MLB races show success of small market teams (not named the Twins)

The Boston Red Sox celebrate after clinching the AL East with a 6-3 win over the Toronto Blue Jays in a baseball game at Fenway Park, Friday, Sept. 20, 2013, in Boston. (AP Photo/Charles Krupa)

It’s almost playoff season in Major League Baseball, so the annual debate over the role of money in baseball is underway. Do big-spending teams have an unfair advantage over smaller market teams?

This year, a friend on Twitter pointed out to me today, if the playoffs were to begin today, four of the bottom 10 teams in spending would make the playoffs.

What does this prove?

That Major League Baseball Commissioner Bud Selig was right to water down the playoffs by adding another team in each league to play a one-game playoff for the right to get into the “traditional” playoff round.

At present, the #26 and the #21 spending teams — Cleveland and Pittsburgh — benefit from Selig’s move, which raised the ire of purists. But they’re not objecting in Pittsburgh, where the team had its first winning season since George H.W. Bush was president (1992).

Cleveland could still be left watching. Texas (#8) is only one game away, has a superior team, but doesn’t get to play the the Twins in the final series of the year as the Indians do.

It’s true the top spending team — the Yankees — missed the playoffs, mostly because of injuries. But #2 didn’t. The Los Angeles Dodgers are West Division champions in the National League.

And in the American League, Boston (#4) and Detroit (#5) captured their divisions. So did Oakland, the 27th cheapest team in baseball.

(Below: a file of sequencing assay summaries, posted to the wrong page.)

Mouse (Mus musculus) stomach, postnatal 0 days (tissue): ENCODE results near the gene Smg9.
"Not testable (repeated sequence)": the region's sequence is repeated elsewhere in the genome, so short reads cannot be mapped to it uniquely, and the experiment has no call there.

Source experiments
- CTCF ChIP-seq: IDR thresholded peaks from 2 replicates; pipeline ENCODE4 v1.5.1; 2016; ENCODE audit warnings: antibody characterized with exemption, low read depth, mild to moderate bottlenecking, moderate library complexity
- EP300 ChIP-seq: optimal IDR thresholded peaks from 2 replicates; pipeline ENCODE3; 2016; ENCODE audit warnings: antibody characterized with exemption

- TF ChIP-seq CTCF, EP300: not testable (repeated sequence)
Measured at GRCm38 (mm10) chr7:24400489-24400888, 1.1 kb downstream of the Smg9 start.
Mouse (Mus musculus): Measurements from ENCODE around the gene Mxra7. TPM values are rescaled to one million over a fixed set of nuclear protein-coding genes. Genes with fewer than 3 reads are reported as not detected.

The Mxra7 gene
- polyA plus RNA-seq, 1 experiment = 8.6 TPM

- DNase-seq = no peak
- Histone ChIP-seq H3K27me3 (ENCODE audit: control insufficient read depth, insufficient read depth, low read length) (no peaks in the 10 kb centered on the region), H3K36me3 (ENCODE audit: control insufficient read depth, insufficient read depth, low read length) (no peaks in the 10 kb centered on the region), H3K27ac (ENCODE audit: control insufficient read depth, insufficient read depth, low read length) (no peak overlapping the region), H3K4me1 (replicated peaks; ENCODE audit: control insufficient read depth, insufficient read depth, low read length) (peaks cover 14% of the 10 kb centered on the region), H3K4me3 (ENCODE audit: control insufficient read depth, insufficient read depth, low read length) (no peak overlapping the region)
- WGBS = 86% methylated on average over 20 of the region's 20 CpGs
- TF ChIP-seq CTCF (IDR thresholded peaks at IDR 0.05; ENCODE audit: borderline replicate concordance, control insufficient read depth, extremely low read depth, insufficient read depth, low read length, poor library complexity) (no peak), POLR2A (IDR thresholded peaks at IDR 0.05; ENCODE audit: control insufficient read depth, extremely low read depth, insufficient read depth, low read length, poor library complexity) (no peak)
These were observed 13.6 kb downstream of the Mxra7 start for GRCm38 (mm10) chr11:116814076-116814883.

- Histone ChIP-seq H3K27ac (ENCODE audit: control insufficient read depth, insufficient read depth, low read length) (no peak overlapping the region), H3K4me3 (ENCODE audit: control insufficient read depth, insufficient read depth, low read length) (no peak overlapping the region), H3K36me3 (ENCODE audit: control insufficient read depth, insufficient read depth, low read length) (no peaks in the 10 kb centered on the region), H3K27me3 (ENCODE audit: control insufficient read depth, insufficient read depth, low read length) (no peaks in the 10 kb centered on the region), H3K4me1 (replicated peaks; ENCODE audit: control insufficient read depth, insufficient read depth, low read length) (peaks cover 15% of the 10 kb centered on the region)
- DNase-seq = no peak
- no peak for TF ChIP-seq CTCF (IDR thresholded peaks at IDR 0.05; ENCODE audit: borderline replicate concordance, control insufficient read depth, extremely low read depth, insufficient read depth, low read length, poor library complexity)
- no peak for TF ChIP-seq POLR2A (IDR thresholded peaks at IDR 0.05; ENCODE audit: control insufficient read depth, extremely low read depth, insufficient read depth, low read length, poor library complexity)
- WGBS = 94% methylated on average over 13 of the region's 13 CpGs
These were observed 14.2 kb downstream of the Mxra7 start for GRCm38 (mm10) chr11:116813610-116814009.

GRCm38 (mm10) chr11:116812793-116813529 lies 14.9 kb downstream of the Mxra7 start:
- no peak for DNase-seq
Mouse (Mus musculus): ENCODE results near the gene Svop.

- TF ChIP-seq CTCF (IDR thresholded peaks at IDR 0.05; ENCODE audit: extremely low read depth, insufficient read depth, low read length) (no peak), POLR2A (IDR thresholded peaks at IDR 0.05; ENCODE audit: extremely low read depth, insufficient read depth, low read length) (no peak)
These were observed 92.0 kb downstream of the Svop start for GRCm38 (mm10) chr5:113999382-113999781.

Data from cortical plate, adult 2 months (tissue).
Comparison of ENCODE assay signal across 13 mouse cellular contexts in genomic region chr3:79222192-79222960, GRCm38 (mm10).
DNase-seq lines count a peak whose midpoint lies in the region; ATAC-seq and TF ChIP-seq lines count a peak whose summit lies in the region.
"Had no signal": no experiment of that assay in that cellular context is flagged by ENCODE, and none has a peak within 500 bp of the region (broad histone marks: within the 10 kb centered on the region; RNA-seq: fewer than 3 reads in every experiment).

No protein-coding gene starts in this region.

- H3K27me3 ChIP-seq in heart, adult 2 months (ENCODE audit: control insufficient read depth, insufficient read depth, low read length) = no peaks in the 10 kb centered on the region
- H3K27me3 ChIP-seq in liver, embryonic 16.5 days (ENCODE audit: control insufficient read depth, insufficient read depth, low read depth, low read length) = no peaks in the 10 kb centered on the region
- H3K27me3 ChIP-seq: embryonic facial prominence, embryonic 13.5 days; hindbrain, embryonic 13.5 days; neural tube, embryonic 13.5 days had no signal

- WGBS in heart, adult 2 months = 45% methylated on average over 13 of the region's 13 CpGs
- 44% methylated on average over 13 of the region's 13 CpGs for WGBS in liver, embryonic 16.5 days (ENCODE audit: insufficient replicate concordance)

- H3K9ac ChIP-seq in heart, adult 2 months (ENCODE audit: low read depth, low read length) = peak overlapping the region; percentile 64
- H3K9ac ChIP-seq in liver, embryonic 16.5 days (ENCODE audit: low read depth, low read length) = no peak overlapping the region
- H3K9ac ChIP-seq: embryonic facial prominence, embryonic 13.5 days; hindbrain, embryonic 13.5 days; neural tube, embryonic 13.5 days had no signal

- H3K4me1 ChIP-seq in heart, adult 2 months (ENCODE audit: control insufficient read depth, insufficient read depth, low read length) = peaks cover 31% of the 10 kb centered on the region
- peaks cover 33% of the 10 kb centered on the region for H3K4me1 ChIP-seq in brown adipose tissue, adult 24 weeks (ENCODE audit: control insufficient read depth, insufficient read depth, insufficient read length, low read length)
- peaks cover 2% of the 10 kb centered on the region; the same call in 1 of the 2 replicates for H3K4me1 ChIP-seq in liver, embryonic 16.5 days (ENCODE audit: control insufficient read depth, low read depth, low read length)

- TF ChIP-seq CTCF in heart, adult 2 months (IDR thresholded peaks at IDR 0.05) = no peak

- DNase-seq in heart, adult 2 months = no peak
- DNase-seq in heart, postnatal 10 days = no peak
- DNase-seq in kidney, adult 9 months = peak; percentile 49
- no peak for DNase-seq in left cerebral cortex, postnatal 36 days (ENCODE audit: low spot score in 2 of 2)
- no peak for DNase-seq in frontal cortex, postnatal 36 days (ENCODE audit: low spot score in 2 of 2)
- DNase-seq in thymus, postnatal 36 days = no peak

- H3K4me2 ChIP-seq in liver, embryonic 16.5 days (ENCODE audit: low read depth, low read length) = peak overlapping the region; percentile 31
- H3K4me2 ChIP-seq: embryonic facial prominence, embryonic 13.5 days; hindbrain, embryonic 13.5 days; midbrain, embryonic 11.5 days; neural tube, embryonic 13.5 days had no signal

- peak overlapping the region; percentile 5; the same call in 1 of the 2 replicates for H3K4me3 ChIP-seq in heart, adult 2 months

They’re the Moneyball team, a team of legend which has put together decent teams without spending much. That, Allen Barra of The Atlantic notes today, was mostly fiction. Until this year.

But as I wrote in 2011, the legend doesn’t really hold up under scrutiny. Even after losing Jason Giambi to free agency (and to the New York Yankees after 2001), the A’s had several players who were in the superstar category; shortstop Miguel Tejada was in fact the league’s MVP for the 2002 season.

All-Star third baseman Eric Chavez had 34 home runs and drove in 109 runs, and their powerhouse trio of starting pitchers — Tim Hudson, Barry Zito, and Mark Mulder— won 57 games. For some never-explained reason, these five players were scarcely mentioned in Michael Lewis’s book and not at all in the movie.

Some of the Athletics’ key players, like Scott Hatteberg, were not acquired at bargain prices; in 2001 Hatteberg was paid a little over $1 million by the Red Sox and over the next three seasons with Oakland he made almost $5 million. Moreover, the 2002 A’s didn’t have an exceptional OBP  (on base percentage) finishing the in the AL. They won because of their pitching, which delivered the lowest ERA in the American League.

And they didn’t lose in the playoffs to a bigger-market team; they lost to a smaller one, the Minnesota Twins. According to Forbes, for the 2002 season Oakland’s operating budget was No. 24 at $172 million with an operating income of $6.6 million while the Twins were ranked 27th at $148 million with an operating income of $400,000.

This year, however, is different. There really are no superstars on the team, and no team has done more with less, Barra says.